SEBI has released a consultation paper in light of the increasing numbers of IPOs.
The proposals appear to be attempts to make the Indian stock markets easier to navigate for investors. Here's how.
The Securities and Exchange Board of India (SEBI) has released a consultation paper in light of the increasing numbers of Initial Public Offerings flooding the public markets.
In recent years, there have been three significant trends in the markets – IPOs raising large sums of money, numerable listings of technology companies, and an increase in the offers for sale relative to fresh issue of equities. The SEBI mainly deals with issues emerging from these three trends.
Companies To Give More Disclosures
When a company requires additional equity capital, it issues fresh equity shares to investors. In such a scenario, companies are required to specify the usage of the funds.
However, asset light technology companies do not require funds for traditional uses such as building factories, showrooms, or other traditional capital expenditures. Rather, these businesses invest into customer acquisitions, brand building, expanding into new markets, acquiring companies, building new technology etc.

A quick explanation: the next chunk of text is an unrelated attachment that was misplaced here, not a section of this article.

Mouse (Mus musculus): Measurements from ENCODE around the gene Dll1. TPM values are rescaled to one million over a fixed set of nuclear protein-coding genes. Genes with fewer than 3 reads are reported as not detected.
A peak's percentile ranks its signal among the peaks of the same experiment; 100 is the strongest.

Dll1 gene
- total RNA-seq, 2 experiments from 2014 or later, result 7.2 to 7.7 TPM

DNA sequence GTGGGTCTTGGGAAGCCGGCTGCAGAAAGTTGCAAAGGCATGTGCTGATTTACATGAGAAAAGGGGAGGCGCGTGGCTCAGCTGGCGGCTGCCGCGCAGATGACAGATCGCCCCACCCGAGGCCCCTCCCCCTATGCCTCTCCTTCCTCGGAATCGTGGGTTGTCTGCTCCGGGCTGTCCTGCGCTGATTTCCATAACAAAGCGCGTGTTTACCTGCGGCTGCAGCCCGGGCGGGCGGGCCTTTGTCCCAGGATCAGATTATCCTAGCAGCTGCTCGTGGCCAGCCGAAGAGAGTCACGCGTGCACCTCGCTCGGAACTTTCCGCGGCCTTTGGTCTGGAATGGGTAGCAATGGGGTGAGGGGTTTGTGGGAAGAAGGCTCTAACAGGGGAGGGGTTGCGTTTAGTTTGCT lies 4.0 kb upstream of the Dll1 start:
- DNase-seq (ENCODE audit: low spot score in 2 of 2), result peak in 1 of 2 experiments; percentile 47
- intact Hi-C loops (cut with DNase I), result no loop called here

These companies have recently turned to the exuberant stock markets as a means to raise capital, while allowing existing investors to unload their stocks.
As a result, an increasing number of companies have classified the use of funds raised from fresh issue under “Funding Inorganic Growth Initiatives”. The term is rather vague, and encompasses a large number of potential initiatives such as future acquisitions, strategic investments, new business initiatives etc.
As a result, to reduce the ambiguity surrounding the object of the issues, the regulator is looking to force companies to disclose more details. The move is especially important, as the General Corporate Purposes (GCP) have been allocated 25 per cent of the entire funds raised.
“These uncertainties about the objects of the issue increase further in case a major portion of the fresh issue is earmarked for such unidentified acquisition, especially given that issuer companies already have flexibility to earmark up to 25 per cent of the fresh issue size under GCP, under the extant regulations,” the consultation paper said.